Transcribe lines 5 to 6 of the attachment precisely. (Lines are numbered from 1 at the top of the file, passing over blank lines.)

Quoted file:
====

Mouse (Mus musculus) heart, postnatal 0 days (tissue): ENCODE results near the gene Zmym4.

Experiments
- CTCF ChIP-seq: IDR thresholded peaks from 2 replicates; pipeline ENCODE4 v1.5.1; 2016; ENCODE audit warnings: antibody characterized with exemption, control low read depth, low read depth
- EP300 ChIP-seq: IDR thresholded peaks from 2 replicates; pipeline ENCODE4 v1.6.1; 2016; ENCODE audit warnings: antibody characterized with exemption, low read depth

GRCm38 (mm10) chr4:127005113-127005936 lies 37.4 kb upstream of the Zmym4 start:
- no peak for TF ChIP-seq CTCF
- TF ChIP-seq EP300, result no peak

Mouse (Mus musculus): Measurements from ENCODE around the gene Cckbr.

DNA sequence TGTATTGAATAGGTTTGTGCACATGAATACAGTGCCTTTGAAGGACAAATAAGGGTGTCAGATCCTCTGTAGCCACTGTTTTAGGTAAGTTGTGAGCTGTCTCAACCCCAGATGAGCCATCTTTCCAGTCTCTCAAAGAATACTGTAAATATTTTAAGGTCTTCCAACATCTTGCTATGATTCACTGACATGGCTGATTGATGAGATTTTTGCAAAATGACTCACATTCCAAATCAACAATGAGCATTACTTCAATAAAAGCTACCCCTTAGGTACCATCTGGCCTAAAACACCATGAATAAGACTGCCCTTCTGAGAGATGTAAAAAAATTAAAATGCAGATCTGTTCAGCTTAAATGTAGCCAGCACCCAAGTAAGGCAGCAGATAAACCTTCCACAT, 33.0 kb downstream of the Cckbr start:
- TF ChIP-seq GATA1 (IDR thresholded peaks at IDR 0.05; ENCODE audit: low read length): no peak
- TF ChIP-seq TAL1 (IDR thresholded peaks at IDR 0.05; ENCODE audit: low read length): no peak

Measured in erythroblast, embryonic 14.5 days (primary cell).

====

GRCm38 (mm10) chr4:127005113-127005936 lies 37.4 kb upstream of the Zmym4 start:
- no peak for TF ChIP-seq CTCF